To work out how much water you should drink per day you can do this simple calculation:

Your Body Weight x 30mL = ‘x’ mL water to drink per day

For eg: 65kg x 30mL = 1950mL/day (1.95L)

If you are exercising in your day your water intake will be more as you need to consider your sweat rate (every Sweaty Betty is different!). To calculate your sweat rate you will need to weigh yourself before and after your activity. For every .45kg lost 473mL of fluid is also lost (which needs to be replenished).

Therefore, if a 65kg person lost .45kg of weight during their daily exercise they would need to drink

1950mL + 473mL = 2423mL/day (2.4L)

And remember – Do what suits you to keep your fluids up. Something that works for me is having my water bottle handy at the clinic.

water bottle at workwater bottle outside


To Stretch or not to Stretch 2.0

We have had some great feedback from our recent blog on stretching (dynamic and static), so we thought we would follow it up with some examples of different dynamic and static stretches with pictures!

Dynamic: As detailed in the last blog (To stretch or not to stretch part 1), dynamic stretching requires constant movement. See below exercises and picture examples:

Leg swing

Description: A good way to loosen up most muscles in your legs before any running event or sport!

Leg swing

Arm swing

Description: Essential before any exercise or sport requiring your arms (Cricket, footy, baseball, basketball and any sport with lots of running)

Arm swing

High knees

Description: A great way to loosen up your lower limbs, most specifically targeting your glutes and hamstrings!

High knees

Kick back

Description: Kick backs loosen up your quads and hip flexors around your pelvis!

Kick backs

Static: Static stretches are you most traditional type of stretching, consisting of putting the body in a stretched position, and holding it in that same position for an extended period of time. See pictures and descriptions below:

Adductor stretch

Description: Great stretch to perform after leg day, or any sport that is heavily leg dependent (rugby, footy, or any running event/sport).

Adductor stretch

Posterior shoulder stretch

Description: This stretch should be performed after any sport requiring predominantly the arms, but can also be used to simply relieve tension if you carry a lot of stress around your neck/shoulders.

Shoulder stretch

Shoulder stretch

Hip flexor stretch

Description: Essential after any running sport/event, biking or even just after a long day of sitting at a desk. Tight hip flexors can alter muscle balance around the pelvis, and is thought by some to contribute to lower back pain. It will only be beneficial to do this stretch on a regular basis!

Hip flexor stretch

Hope that’s helpful! It’s my modelling debut for Barefoot… I think I’ve got Cherelle beat. We’ll get Blue Steel looks for you to compare soon 🙂

Ankle Oedema in the aircraft

Two weeks ago my girlfriend and I had the pleasure of flying home to Canada for a week to attend a good friend’s wedding. The flights took us a route home which was “backwards” more or less, however it did save us a little money.

Our flight path from Brisbane to Toronto:

  • From Brisbane to Perth
  • From Perth to Abu Dhabi
  • From Abu Dhabi to Toronto

This totalled a little over 30 hours of in air flying time. By the time I finally arrived in Toronto, I noticed that my ankles felt really tight while I was waiting at the luggage carousel. When I rolled up my pant legs, I noticed that both my ankles were significantly swollen.

During the flights I moved around as much as I usually would, up for a walk every couple hours, and tried to keep my legs/feet quite active even while I was sitting in the seat. I had hope this would be enough to prevent ankle swelling, however I was quite wrong.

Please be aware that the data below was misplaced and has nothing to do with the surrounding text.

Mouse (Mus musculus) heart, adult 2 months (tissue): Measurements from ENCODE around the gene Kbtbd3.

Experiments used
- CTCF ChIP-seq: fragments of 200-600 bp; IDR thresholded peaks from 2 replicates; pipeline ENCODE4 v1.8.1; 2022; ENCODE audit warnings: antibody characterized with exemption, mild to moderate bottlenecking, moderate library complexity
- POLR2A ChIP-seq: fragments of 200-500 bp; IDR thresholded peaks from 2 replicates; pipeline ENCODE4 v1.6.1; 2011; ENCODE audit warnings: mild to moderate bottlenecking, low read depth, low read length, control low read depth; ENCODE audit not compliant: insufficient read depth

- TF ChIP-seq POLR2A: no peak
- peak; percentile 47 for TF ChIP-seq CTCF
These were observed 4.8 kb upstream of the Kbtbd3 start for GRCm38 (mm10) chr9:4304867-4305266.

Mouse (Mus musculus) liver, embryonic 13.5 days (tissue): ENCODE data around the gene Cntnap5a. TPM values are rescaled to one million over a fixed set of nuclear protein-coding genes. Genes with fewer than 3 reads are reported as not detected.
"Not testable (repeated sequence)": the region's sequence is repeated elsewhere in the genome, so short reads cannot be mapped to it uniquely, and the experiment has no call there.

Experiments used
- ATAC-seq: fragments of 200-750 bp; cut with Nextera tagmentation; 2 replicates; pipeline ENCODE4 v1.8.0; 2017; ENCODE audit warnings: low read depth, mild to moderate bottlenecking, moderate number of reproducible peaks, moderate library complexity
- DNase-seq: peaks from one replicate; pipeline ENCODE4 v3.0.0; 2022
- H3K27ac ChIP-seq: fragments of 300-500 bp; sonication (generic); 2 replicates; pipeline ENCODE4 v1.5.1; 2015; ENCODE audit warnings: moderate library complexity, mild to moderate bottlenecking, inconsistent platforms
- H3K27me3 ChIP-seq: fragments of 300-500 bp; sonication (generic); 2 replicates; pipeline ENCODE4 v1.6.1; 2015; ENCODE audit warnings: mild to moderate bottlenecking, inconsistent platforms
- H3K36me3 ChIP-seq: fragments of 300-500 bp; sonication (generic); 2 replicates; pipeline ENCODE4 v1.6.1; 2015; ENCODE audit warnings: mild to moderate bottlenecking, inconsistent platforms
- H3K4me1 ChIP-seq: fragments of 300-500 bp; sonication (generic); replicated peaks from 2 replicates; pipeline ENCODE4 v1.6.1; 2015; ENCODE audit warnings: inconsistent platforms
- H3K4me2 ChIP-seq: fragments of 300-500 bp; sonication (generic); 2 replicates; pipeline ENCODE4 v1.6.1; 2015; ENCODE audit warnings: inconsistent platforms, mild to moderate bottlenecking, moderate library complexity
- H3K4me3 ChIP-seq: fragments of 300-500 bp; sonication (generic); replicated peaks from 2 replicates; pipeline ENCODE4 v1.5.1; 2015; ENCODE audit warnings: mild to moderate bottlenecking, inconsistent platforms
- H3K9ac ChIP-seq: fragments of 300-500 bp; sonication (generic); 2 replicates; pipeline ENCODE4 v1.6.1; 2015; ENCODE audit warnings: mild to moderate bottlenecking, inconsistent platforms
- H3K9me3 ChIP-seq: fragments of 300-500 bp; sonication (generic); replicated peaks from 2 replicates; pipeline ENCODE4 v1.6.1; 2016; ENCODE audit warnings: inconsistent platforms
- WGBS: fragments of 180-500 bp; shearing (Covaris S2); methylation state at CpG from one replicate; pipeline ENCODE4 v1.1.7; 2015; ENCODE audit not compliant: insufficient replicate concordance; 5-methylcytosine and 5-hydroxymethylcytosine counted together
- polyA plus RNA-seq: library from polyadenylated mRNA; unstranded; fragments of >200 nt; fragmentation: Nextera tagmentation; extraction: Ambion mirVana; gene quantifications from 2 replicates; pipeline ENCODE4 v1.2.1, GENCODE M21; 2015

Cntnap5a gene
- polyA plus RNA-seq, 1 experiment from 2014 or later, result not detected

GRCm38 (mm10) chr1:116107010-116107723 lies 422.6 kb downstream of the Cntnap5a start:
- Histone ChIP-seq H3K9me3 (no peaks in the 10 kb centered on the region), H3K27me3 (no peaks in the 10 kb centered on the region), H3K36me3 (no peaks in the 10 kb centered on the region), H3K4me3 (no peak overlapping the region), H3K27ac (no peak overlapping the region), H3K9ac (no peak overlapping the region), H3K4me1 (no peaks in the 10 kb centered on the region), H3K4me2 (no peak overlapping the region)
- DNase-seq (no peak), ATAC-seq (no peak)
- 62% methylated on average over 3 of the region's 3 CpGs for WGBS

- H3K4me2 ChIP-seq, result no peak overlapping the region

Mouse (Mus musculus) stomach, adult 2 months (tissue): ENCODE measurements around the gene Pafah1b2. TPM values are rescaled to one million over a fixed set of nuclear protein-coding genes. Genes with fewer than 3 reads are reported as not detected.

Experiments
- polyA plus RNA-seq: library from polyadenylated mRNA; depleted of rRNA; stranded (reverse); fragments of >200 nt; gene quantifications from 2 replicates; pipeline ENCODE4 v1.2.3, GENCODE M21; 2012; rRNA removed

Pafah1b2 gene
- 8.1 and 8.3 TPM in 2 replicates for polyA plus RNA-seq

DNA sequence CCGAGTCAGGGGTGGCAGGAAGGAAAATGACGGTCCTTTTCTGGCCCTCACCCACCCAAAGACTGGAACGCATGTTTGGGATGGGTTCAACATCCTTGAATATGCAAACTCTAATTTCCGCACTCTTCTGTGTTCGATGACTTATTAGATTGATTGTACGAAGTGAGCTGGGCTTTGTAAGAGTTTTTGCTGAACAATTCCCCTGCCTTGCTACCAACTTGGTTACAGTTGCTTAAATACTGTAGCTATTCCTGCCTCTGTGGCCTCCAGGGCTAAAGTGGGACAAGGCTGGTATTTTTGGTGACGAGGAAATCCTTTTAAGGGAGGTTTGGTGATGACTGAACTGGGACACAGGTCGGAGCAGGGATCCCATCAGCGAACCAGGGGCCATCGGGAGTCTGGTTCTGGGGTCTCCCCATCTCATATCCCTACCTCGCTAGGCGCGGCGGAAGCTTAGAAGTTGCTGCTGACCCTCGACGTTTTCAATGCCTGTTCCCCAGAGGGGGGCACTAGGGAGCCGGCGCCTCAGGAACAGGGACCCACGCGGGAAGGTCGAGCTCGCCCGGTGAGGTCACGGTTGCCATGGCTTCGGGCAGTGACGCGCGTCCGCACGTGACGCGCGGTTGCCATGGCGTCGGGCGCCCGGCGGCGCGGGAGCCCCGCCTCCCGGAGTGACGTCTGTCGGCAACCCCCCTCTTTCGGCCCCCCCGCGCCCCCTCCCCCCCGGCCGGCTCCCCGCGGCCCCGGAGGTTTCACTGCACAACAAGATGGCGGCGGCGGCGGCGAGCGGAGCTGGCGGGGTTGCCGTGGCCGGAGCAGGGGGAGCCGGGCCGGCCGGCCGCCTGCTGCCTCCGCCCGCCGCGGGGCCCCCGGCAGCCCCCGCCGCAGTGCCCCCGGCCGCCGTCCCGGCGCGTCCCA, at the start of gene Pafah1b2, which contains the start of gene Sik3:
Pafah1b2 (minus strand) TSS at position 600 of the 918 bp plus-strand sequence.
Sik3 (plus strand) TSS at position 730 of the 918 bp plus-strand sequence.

So, why do our ankles swell when we fly, especially on those long trips? Is this dangerous? How do we prevent it?

Let’s start with why this happens. Whenever we are sitting for a long period of time in a plane, the muscles in our legs that are usually responsible for pumping blood and fluid back up are legs are not being used at all. Over time, this will lead to an increase in fluid and blood pooling in our lower limbs (ankles).

Additionally, on long flights in a low air pressure aircraft cabin, it is easy avoid drinking lots of water. Firstly, the stress of flights sometimes makes an alcoholic beverage a more appealing choice, and secondly a lot of people avoid too much water because they do not want to be getting up and going to the toilets on a regular basis while flying. This makes it very easy to become mildly dehydrated on airplanes. Being dehydrated can reduce your blood circulation, making it that much easier for fluid to pool in your ankles on those long flights.

Is this dangerous? The ankle swelling itself is not dangerous, however the reasons which cause it can also cause things like blood clots or deep vein thromboses (blood clot in your calf), which can be seriously dangerous and has the potential to cause death. So although the ankle swelling itself is not a reason for concern, the reasons which caused the ankle swelling is definitely reason enough to take it seriously and take any necessary precautions to prevent it.

How do we prevent it?

  • The biggest thing you can do to prevent poor circulation and subsequent ankle swelling is movement. Aim to get up on a half hourly basis (Assuming you are not asleep) for a walk around the cabin. Aim to be up walking for at least 3-5 minutes each time.
  • It is crucial to stay hydrated. This means drinking water before and during the flights. Even if you are having a glass of wine or a beer, try and also have a bottle of water on the go as well.
  • It is important to keep your feet and legs moving as much as possible even while you are seated. Pump your ankles from side to side and up and down on a regular basis.
  • Some people wear compression stockings while flying to prevent blood clots in their legs. There is evidence suggesting that wearing these stockings can significantly reduce your chance of a blood clot which is great, however it is important to remember that stockings are NOT a substitute for any other of the above precautionary measures, most importantly exercise and frequent movement on a plane.